Tampa Bay Lightning coach Rick Tocchet says training camp is not like the (good?) old days
Pretty fun conversation with Tampa Bay Lightning coach Rick Tocchet after the morning skate about the differences between training camp and preseason games when he played compared to now.
In a nutshell, he said, "I hate to use the word, but it's a little more civil, I think."
Before we get into more of that, Tocchet said the team likely will make more cuts on Thursday. The camp right now has 47 players.
But back to the new environment of camp. Used to be, Tocchet admitted preseason games were as much a proving ground of one's manhood than if you could actually play the game. I have to admit, I used to buy into the promised violence of preseason games back in New York, attending games simply because you knew, especially when the Islanders played the Rangers, there was going to be some kind of incident. I was not often disappointed.
"The rules have changed," Tocchet said, one of the game's toughest guys when he played. "You still have the rookie games where there are some fights and stuff, but I think players now are showing that they can play the game. Is it nice to have a guy who is tough who can play the game? Yeah. But I think nowadays a guy realizes he has to play the game. You go knock some guy out in an exhibition game, but he can't pass the puck or doesn't do anything. You might have a roster spot for that guy back in the day, but in a (salary) cap world, you really have to have a guy who's your 12th guy who can play."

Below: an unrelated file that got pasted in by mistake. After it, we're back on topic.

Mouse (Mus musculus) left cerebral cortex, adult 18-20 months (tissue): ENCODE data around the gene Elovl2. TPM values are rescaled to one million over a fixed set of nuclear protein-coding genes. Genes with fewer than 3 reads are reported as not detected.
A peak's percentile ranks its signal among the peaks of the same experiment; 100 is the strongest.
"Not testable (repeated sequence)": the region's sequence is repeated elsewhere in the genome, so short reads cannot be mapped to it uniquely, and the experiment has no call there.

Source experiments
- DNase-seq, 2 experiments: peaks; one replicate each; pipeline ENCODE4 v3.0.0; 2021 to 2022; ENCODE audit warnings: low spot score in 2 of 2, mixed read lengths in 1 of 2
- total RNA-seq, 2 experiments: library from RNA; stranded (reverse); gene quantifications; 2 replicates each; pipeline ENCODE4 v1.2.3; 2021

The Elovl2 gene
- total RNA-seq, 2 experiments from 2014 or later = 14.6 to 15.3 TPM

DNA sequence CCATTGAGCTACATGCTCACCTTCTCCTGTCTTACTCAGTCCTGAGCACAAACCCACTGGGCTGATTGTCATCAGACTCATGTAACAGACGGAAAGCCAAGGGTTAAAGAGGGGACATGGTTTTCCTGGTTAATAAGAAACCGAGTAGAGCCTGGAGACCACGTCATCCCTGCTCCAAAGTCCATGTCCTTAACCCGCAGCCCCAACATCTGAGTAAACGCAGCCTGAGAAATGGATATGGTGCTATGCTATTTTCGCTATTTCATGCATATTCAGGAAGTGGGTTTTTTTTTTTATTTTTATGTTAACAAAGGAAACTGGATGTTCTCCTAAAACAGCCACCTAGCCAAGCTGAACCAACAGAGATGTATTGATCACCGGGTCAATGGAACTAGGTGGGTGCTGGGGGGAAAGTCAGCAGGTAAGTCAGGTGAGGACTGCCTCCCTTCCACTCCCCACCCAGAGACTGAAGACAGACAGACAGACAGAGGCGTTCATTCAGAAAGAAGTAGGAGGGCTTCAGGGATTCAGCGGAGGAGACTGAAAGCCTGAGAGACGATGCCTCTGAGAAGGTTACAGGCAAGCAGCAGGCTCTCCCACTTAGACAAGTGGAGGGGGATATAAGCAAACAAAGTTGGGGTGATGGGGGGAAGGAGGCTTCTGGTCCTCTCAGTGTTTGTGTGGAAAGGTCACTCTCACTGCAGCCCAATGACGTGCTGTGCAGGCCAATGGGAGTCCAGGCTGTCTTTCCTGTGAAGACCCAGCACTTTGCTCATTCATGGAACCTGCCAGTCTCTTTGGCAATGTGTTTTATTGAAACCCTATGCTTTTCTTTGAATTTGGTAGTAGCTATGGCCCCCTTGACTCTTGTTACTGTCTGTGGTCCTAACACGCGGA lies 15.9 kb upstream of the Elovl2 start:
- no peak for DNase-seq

That's not to say preseason games are some sort of ballet. Just ask Lightning free spirit Zenon Konopka, who once said the only two guys on the Lightning he would not fight in order to win a job were Marty St. Louis and Vinny Lecavalier. It will be an upset, I think, if in tonight's preseason opener against the Stars, Konopka doesn't throw down the gloves.
But as Tocchet said, "You're not going to evaluate if you have 15 guys fighting. But if you have competitions and have battle grounds, people fighting for position in front of the net, you have abrasive guys on the ice, you can't back down, either. But I think for the most part, most teams want to see what guys can do under pressure, power play, penalty kill, and guys who are willing to go into traffic areas. If there's an odd fight, there's nothing wrong with that."
What will Tocchet look for tonight against the Stars?
"I take it seriously," he said. "Not so much the wins and losses, we have guys who are fighting for jobs. You want to put them in positions -- can Dana Tyrell kill penalties? Can Steve Downie be a power play guy? You want to put them in positions to see how they do in circumstances that are not scrimmages or practices. I've seen some really good scrimmage or practice players, once the national anthem is played, where are they? They can't play under pressure."
Tocchet also admitted he feels a bit of pressure to find his legs as a coach.
"Absolutely," he said. "It's funny, you take three or four months off, it's fast back there (behind the bench), it's really fast. You have to get your rhythm. So, yeah, it's training camp for me, too. I have to be sharp back there."
Another difference for Tocchet is the structure of camp.
"It was almost three or four weeks of training camp and we played 12 to 15 games," he said of his time as a player. "I remember played 11 out of 13."
Is it better now?
"Yeah, it's better," Tocchet said. "I wish I had these training camps. Twelve games? But you're 18, 19 years old, you can do that."